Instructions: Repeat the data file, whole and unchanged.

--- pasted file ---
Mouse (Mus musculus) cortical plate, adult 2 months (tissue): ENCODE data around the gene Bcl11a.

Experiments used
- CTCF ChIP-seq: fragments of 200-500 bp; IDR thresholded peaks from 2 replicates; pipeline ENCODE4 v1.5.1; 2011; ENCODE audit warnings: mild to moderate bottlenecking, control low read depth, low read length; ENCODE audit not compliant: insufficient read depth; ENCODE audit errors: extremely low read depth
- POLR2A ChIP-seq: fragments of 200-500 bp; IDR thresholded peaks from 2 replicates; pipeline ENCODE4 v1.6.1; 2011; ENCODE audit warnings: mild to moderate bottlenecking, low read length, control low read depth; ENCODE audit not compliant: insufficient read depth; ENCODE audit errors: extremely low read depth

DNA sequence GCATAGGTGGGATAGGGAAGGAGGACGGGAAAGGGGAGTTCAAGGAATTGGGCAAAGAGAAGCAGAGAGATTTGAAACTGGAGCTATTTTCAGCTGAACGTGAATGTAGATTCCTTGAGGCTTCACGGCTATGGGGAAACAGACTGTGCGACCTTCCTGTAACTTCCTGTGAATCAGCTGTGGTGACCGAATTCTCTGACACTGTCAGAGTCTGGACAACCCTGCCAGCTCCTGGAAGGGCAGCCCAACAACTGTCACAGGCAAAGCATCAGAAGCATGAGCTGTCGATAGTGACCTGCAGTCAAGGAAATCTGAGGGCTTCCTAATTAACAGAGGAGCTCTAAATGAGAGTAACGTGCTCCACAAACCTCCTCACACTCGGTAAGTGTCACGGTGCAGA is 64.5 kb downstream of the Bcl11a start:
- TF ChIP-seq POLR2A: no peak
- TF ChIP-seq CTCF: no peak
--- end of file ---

Mouse (Mus musculus) cortical plate, adult 2 months (tissue): ENCODE data around the gene Bcl11a.

Experiments used
- CTCF ChIP-seq: fragments of 200-500 bp; IDR thresholded peaks from 2 replicates; pipeline ENCODE4 v1.5.1; 2011; ENCODE audit warnings: mild to moderate bottlenecking, control low read depth, low read length; ENCODE audit not compliant: insufficient read depth; ENCODE audit errors: extremely low read depth
- POLR2A ChIP-seq: fragments of 200-500 bp; IDR thresholded peaks from 2 replicates; pipeline ENCODE4 v1.6.1; 2011; ENCODE audit warnings: mild to moderate bottlenecking, low read length, control low read depth; ENCODE audit not compliant: insufficient read depth; ENCODE audit errors: extremely low read depth

DNA sequence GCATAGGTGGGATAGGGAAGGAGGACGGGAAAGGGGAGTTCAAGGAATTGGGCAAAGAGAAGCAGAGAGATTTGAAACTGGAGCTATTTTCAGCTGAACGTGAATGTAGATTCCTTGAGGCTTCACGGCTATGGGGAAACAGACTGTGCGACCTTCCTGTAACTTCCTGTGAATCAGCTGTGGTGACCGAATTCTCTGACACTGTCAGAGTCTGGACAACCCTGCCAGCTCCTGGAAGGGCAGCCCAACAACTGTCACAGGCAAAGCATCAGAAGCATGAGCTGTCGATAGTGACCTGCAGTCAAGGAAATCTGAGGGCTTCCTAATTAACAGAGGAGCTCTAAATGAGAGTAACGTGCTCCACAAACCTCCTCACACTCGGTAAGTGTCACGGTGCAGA is 64.5 kb downstream of the Bcl11a start:
- TF ChIP-seq POLR2A: no peak
- TF ChIP-seq CTCF: no peak